Parents encouraged to talk with kids about internet safety: ‘It’s hard to keep up’

By Mike Sullivan, WBZ-TV

RAYNHAM – A teenager from Raynham is back with her family after being missing for nine days. Her family thinks she may have been attracted to someone online.

Colleen Weaver, 16, was found in New York City with the help of the FBI, NYPD and Raynham Police. She left her house without a phone, clothes or money. Her friends and family say they found her computer with several social media apps still open.

“We were afraid right away that she might have been attracted, and with each passing day we were more and more convinced without her having a word,” says Heather McNally, a friend of the Weavers’ family, “As of now, the parents have confirmed that she is safe.”

McNally could not say if the teenager was found in New York with anyone. She said the police are still investigating.

Weaver’s disappearance sparked a huge social media campaign to find her. This led to several wakes, including one just before she was found. McNally said this situation shows a real dichotomy of the internet: its power of positivity as well as its dark side.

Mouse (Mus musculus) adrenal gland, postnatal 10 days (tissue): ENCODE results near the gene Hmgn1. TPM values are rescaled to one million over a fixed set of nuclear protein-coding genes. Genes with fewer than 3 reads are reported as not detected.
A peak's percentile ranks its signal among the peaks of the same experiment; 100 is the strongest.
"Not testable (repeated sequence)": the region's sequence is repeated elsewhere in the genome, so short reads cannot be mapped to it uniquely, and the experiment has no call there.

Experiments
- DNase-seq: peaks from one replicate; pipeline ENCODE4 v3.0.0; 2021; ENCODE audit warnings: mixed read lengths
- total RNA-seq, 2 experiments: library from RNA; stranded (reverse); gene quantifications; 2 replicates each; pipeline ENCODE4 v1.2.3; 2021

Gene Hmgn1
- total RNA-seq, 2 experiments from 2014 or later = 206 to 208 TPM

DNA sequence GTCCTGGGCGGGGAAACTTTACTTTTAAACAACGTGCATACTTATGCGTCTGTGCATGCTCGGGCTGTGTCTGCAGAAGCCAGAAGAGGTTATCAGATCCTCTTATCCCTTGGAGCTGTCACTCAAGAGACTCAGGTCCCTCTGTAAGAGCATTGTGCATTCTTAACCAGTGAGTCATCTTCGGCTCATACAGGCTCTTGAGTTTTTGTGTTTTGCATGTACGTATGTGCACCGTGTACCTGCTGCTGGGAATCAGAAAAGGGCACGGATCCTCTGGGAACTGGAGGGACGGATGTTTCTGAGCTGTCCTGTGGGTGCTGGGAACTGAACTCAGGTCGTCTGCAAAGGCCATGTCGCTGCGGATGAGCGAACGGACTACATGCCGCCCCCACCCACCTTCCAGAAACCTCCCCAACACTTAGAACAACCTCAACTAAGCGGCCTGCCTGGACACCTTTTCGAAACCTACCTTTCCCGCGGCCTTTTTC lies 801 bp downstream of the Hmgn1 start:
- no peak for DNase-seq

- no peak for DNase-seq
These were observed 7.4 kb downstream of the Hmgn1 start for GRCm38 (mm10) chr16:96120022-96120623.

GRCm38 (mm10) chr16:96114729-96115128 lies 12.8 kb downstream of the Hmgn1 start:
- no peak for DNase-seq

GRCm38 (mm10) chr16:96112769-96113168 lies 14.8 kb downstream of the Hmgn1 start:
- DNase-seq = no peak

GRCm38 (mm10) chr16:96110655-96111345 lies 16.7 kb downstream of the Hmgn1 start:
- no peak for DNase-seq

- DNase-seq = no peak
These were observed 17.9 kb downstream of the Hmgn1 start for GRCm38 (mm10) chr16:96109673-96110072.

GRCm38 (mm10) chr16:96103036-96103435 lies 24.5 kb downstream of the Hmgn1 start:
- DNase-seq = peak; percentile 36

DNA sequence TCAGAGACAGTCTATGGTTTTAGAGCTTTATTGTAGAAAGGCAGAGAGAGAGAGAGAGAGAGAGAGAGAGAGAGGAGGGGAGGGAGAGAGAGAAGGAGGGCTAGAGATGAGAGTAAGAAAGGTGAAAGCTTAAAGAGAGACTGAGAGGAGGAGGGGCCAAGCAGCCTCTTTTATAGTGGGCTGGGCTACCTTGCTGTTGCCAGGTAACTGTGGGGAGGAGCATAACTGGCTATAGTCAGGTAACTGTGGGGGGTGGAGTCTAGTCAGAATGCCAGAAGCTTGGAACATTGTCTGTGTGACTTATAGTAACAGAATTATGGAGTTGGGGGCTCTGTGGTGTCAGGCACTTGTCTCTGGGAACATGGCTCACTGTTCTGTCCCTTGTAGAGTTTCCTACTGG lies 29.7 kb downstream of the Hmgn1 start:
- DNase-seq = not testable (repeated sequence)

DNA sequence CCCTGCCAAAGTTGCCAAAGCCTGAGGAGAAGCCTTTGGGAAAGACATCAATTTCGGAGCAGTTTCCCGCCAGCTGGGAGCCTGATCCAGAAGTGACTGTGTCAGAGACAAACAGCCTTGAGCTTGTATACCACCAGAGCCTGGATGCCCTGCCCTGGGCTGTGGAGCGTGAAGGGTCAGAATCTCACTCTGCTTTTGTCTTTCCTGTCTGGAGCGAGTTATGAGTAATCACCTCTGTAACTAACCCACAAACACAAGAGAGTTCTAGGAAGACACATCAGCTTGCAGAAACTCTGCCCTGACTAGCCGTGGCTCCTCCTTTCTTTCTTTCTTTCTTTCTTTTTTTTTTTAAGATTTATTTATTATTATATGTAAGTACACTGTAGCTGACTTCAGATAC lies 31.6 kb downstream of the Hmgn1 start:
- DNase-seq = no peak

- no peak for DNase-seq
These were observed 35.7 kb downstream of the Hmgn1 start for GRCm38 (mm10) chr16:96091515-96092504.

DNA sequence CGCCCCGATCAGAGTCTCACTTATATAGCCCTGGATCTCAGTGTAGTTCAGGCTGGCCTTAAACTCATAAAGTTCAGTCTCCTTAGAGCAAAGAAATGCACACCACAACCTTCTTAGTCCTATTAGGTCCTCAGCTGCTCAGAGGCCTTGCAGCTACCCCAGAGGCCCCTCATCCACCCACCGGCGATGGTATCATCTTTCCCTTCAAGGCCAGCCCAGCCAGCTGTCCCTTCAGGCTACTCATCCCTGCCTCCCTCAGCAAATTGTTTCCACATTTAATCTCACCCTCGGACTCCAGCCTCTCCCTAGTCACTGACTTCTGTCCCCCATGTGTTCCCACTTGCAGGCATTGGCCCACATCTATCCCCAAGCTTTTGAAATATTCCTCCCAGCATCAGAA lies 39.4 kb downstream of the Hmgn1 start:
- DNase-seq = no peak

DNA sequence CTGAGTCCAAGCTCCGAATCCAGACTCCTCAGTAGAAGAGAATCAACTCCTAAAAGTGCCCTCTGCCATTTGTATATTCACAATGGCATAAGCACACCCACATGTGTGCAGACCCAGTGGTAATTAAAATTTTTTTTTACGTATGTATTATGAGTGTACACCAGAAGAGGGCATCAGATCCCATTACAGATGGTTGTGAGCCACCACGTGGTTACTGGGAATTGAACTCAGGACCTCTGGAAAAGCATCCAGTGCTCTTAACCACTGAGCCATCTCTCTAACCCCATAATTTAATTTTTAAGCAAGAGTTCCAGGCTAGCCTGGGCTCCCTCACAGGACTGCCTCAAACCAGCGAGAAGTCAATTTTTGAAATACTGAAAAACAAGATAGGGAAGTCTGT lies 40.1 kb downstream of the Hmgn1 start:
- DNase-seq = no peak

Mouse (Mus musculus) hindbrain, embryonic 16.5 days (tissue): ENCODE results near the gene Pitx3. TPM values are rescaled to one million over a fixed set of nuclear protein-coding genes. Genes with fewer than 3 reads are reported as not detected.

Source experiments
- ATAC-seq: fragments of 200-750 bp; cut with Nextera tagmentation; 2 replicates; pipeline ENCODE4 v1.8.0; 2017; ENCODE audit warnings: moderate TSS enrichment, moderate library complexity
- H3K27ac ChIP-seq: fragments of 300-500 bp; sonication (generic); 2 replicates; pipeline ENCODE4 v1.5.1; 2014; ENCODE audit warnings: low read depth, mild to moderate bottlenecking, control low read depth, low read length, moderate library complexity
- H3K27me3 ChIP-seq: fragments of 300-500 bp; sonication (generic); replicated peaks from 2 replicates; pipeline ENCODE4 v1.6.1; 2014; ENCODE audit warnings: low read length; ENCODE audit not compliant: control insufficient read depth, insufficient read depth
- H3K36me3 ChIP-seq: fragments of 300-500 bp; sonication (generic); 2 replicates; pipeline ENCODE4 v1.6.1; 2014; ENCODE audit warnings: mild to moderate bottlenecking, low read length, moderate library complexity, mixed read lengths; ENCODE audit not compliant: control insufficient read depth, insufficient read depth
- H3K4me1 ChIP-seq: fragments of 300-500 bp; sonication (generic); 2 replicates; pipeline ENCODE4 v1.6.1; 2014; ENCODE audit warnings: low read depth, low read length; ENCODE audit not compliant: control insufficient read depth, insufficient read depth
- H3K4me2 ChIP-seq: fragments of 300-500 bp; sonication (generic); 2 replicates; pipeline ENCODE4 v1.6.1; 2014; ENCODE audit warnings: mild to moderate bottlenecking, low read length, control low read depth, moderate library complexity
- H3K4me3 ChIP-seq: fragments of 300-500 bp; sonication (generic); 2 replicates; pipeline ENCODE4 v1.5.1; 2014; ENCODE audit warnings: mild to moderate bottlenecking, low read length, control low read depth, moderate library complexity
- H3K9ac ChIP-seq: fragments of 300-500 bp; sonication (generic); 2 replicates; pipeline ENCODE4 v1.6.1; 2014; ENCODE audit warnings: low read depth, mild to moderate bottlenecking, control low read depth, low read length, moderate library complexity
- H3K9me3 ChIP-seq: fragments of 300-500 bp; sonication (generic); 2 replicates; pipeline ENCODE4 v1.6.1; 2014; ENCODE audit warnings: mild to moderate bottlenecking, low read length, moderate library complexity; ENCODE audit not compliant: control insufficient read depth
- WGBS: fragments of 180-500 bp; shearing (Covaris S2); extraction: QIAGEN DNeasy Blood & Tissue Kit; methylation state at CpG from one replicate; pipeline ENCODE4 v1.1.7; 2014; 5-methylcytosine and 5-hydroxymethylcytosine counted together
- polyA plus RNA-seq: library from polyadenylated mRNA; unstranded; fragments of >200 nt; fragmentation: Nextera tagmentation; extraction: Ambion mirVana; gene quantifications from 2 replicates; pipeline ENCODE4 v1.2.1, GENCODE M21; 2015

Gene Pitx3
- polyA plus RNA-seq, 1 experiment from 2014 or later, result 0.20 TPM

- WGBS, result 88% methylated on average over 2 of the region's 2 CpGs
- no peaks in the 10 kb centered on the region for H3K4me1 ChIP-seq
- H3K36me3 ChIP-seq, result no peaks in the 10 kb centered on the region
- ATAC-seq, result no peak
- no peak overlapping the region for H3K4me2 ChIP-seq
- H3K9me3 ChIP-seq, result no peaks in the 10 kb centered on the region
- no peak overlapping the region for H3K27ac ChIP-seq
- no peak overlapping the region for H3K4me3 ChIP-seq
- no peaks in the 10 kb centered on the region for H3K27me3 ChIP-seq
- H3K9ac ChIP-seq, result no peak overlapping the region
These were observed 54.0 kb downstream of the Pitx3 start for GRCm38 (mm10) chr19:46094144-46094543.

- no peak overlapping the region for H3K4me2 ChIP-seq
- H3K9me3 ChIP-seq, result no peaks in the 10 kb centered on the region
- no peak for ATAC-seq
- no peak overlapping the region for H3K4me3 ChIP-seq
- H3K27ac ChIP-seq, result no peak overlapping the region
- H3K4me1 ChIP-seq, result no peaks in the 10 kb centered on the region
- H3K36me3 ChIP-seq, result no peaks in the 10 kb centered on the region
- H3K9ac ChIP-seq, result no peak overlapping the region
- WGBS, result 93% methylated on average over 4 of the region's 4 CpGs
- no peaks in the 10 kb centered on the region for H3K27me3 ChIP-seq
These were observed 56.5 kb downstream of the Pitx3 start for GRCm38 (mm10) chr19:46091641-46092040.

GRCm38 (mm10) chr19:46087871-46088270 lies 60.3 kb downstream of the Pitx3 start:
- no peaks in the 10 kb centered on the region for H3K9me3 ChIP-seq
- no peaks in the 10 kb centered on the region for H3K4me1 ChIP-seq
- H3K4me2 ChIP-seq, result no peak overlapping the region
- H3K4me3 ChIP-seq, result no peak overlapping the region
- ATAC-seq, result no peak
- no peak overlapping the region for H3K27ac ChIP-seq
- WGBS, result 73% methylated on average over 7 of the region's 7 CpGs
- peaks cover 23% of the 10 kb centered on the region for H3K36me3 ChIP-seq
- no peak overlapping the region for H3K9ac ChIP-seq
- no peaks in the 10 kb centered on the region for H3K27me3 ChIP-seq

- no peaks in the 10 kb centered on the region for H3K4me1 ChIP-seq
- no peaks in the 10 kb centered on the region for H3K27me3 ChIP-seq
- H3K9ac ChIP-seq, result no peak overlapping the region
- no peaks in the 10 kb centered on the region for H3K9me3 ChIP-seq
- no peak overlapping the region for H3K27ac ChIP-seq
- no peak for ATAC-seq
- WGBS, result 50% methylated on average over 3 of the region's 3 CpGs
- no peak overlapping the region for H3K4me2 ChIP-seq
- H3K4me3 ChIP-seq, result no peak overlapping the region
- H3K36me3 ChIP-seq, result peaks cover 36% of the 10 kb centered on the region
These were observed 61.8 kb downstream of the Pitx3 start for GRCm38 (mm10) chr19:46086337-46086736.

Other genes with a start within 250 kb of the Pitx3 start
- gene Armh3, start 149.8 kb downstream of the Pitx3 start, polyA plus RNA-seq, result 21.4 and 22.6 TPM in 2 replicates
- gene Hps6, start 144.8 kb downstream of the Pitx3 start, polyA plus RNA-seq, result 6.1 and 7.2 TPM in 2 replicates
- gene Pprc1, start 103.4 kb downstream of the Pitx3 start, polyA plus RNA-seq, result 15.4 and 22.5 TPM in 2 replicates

“You can look at a situation and say, ‘Wow, the power of the internet! The power of social media! It gives people a voice that they wouldn’t necessarily have had.’ At the same time, we wouldn’t have needed this if social media hadn’t existed,” McNally explained.

“It’s hard to keep up with the rapid pace at which these apps are being created,” added Andrew Rossow, an internet lawyer. “You have the real world and your online world merging into one. It’s hard to separate them from each other.”

Rossow suggests parents have a conversation with their kids about which apps they use and why. He says the “why” is key to understanding the purpose of the app and whether or not there is a chance a child is preparing for a dangerous situation.

“You want to have that trusting relationship where the kid doesn’t feel like they have to rebel and hide and act,” Rossow said. “Talking to your child, not to him or her, asking questions as a parent that you may not understand about the platform.”

Rossow said the internet is becoming more decentralized as users and content creators want more privacy and control over what they post. This can lead to less monitoring by these platforms, allowing predators or hackers to take advantage of a situation. It can also be easy for a teenager to bypass any age verification request to use an app or program that they may not be mature enough to use. This can open the door to a predator who can learn a lot about your child just by the information they put in their profile or the places they shoot videos from.

“There are templates always available depending on the content that’s being streamed,” Rossow said. “I just need to know enough to convince you as a potential victim that I share this passion or this problem for you to let your guard down and say, ‘I can tell someone about this. “”

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